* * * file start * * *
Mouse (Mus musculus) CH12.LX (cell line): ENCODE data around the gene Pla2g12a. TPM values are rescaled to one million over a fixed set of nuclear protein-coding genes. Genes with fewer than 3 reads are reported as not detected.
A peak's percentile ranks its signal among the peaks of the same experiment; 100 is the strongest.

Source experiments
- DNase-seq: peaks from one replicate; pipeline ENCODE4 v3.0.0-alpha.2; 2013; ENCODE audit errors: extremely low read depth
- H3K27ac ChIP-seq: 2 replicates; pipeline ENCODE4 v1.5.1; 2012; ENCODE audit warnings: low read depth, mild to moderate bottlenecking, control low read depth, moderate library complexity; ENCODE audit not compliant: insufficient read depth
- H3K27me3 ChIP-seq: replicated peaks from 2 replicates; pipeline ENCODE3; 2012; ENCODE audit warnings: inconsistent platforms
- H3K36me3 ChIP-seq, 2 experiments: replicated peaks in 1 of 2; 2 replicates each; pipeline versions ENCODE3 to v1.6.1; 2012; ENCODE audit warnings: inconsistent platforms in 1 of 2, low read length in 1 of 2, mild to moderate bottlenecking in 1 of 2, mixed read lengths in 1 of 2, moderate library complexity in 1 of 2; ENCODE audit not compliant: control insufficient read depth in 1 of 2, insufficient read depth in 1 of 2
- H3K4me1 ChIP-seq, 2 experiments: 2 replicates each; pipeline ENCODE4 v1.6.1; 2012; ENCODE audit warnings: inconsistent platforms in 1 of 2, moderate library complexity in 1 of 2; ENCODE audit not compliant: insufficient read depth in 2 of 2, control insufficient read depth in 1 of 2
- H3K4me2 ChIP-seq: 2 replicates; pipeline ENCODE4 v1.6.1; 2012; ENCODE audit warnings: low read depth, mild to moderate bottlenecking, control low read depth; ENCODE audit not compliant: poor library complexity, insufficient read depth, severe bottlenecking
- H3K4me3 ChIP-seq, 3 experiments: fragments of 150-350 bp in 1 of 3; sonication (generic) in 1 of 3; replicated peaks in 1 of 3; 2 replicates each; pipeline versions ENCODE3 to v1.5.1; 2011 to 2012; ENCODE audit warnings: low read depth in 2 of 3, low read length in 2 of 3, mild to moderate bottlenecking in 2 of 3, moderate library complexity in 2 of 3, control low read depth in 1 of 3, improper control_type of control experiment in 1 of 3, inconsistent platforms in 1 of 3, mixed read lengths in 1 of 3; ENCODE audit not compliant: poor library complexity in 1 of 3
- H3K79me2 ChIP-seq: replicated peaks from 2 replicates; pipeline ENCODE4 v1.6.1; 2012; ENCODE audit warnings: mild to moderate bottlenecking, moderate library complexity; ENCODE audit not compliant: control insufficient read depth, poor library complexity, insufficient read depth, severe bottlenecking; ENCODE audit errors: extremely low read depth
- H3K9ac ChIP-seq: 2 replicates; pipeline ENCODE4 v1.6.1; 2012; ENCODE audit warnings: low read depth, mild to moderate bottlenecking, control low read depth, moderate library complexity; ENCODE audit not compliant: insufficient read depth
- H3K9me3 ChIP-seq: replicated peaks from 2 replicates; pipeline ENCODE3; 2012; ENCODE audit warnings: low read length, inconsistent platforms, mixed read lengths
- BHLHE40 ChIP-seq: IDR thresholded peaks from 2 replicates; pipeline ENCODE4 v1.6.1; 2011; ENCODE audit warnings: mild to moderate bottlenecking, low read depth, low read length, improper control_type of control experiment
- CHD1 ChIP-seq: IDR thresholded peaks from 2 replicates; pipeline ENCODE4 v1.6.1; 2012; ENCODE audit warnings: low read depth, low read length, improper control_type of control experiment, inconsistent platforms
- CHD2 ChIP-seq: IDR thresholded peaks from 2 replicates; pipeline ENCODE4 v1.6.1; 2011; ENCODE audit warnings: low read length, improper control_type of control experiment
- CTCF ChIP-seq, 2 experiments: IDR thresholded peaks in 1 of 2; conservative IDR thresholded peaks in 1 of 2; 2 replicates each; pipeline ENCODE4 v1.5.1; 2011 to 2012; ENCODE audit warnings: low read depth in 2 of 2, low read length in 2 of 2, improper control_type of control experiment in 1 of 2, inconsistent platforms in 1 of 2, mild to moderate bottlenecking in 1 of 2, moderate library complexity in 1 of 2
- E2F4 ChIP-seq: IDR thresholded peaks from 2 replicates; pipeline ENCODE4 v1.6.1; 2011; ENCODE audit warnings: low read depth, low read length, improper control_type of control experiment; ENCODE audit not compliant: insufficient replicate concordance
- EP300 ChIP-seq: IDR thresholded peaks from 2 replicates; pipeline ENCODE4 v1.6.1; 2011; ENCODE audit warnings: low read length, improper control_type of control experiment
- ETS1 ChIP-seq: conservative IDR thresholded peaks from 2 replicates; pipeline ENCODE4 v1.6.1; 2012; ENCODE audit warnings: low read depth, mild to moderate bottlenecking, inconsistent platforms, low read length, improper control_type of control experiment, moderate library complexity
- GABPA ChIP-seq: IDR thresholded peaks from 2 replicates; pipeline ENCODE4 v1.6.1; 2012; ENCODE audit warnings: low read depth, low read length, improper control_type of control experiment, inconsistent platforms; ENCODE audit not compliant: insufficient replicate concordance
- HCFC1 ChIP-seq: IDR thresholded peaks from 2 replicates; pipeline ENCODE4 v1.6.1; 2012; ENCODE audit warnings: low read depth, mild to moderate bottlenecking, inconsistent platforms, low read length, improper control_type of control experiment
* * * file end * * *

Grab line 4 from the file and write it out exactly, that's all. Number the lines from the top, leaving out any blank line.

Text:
- DNase-seq: peaks from one replicate; pipeline ENCODE4 v3.0.0-alpha.2; 2013; ENCODE audit errors: extremely low read depth